Inconclusive Polls: Senate Threatens to Shut down Plenary after Dec 10

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  • Suspends amendment of Electoral Act on substitution of dead presidential, gov candidates
  • We can’t conduct relection without security guarantees, says INEC

Omololu Ogunmade and Onyebuchi Ezigbo in Abuja

The Senate wednesday threatened to boycott sittings if by December 10 the Independent National Electoral Commission (INEC) fails to conduct outstanding rerun elections in Rivers State.

This resolution was the fallout of a motion moved by the Deputy Senate President, Senator Ike Ekweremadu, in which he alleged flagrant breach of constitutional and Electoral Act 2010 provisions as well as disobedience to court orders by INEC’s failure to conduct outstanding elections.

Ekweremadu in his motion, expressed dismay over the decision of the electoral body to act on the resolution of the Senate on September 27, 2016, which implored it to conclude all pending rerun elections in the country.

He said it was appalling that INEC had continued to act in breach of Sections 14(2c) of the 1999 Constitution which he said guaranteed the participation of all parts of Nigeria in the governance of their country.

He said INEC’s perceived recalcitrance against the conduct of the elections also violates Section 76 of the Constitution which orders INEC to conduct elections into the Senate and House of Representatives on an appointed date.

Ekweremadu who lamented non-representation of the senatorial districts of Rivers State in the activities of the Senate for almost a year, described INEC’s action as not only an affront to various laws of the land but also unfair to the entire people of the state.

Whereas Ekweremadu’s initial prayer gave INEC the ultimatum to conduct the election before the end of this month, failing which he said Senate should suspend plenary, the Chairman, Senate Committee on Independent National Electoral Commission (INEC), Senator Abu Kyari, later informed the parliament that INEC had assured the committee to conduct the election on December 10.

The information provided by Kyari therefore led to an amendment to the prayer, asking INEC to conduct the elections on December 10, failing which it said the Senate would shut down plenaries.
Ekweremadu said: “We observe that in spite of Senate resolution 016/02/16 of September 27, 2016 calling on the INEC to immediately conclude all pending rerun elections in the country, INEC has failed, refused and or neglected to conduct rerun elections in Rivers State into the Senate, House of Representatives and State Houses of Assembly.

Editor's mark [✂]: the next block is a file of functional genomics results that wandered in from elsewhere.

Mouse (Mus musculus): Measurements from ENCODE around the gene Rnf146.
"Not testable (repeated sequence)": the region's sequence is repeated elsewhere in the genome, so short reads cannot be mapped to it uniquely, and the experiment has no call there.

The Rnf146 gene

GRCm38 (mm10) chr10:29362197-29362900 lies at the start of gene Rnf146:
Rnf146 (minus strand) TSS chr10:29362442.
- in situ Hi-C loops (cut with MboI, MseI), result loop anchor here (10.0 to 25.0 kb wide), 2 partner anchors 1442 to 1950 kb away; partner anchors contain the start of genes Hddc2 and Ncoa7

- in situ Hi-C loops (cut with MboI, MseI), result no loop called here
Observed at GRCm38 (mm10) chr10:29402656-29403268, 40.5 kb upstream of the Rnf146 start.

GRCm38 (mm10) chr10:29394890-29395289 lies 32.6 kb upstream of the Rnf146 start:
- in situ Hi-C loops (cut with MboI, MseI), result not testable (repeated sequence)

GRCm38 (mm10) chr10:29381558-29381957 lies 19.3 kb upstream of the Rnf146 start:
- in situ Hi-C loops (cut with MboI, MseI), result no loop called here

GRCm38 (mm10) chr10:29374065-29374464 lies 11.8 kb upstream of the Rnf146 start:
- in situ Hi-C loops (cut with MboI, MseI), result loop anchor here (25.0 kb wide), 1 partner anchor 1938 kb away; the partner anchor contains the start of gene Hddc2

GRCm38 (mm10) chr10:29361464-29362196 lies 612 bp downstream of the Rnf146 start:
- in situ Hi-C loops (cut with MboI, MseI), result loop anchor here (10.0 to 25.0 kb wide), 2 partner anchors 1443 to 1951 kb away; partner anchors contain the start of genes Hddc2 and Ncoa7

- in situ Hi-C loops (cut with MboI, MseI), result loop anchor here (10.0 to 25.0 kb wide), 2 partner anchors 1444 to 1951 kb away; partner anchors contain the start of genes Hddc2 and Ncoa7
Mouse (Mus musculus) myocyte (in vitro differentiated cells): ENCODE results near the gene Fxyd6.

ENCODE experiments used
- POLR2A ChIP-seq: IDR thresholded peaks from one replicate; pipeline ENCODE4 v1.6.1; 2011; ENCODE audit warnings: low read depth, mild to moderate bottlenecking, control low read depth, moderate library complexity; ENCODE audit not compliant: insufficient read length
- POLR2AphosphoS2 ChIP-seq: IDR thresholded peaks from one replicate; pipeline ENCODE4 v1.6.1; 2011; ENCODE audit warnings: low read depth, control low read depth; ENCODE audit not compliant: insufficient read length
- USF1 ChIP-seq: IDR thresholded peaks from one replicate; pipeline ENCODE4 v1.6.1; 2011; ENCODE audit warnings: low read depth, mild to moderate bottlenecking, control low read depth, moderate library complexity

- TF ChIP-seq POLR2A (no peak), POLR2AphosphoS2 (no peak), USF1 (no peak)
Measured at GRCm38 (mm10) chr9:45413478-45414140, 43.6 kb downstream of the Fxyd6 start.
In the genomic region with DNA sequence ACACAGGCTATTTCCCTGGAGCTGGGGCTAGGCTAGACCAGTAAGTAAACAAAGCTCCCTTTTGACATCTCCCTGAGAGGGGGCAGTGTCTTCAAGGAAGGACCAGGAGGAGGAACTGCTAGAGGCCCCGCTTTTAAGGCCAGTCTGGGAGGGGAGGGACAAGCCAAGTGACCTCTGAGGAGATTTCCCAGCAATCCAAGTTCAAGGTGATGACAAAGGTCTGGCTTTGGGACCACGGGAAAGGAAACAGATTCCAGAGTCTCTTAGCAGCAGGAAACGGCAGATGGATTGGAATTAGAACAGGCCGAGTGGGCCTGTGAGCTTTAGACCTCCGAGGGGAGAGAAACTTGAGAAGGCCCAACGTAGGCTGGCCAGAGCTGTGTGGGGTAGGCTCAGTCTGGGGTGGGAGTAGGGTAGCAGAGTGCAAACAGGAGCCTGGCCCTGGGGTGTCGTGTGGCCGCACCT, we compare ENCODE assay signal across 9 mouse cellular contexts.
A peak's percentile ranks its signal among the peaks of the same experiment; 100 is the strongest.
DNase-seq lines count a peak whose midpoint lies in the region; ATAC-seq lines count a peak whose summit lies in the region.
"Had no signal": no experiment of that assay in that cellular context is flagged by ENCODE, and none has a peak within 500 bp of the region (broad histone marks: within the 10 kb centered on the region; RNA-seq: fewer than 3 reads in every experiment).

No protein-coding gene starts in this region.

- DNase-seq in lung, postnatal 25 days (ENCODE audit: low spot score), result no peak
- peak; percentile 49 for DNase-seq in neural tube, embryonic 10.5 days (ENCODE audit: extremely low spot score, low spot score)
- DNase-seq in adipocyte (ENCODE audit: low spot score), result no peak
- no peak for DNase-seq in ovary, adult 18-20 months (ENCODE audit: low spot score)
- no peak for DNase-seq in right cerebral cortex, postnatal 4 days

“We also observe that the failure of INEC to conduct the rerun elections in Rivers State within the time frame ordered by the respective elections tribunals and the courts is in breach of the Electoral Act and Section 76 of the 1999 Constitution is endangering the nation’s democracy.

“Further observe that non-representation of the entire people of Rivers State in the Senate and some constituencies of Rivers State in the House of Representatives and State Houses of Assembly is in breach of Section 14 (2c) of the 1999 Constitution which enjoined the participation of every part of this country in the governance of Nigeria and this endangers peace and order in Rivers State.

“Further observe that failure of INEC to conduct elections in Rivers State has continued to deny the people of Rivers State their constitutional guaranteed rights to be represented in the legislative houses where laws affecting them are being made and endangered probable anxiety amongst people of the state.

“Accordingly resolves that INEC should conduct the elections on December 10, failing which the Senate will suspend plenary.”

Supporting the motion, Senate Leader, Ali Ndume, lamented that Rivers State had been denied involvement in various important decisions affecting them including the debate on Petroleum Industry Bill (PIB) which passed second reading wednesday.

Ndume lamented that if INEC was grappling with inability to conduct election in only one state, it would be problematic to expect the same commission to conduct a successful election in 2019, observing that the elections conducted so far by the current leadership of INEC has either been inconclusive, suspended or characterised by confusion.

He said: “We all know that it is not the content but the intent of this motion and the urgency in it. When we come here, we combine jobs with seriousness but we should know the difference between the jokes and whatever interpretation that we may give.

“You can imagine that today, we are about to discuss PIB without any member from Rivers State. You can imagine, our colleagues that were seated with us here, an election was conducted, they believed they won. Somebody elsewhere said they didn’t win. But the truth of the matter is that anyone of us here could have been in that position. Let us remember this: whatever happens to you, you should think of another person. If it is our colleague from Rivers today, it could be you any day.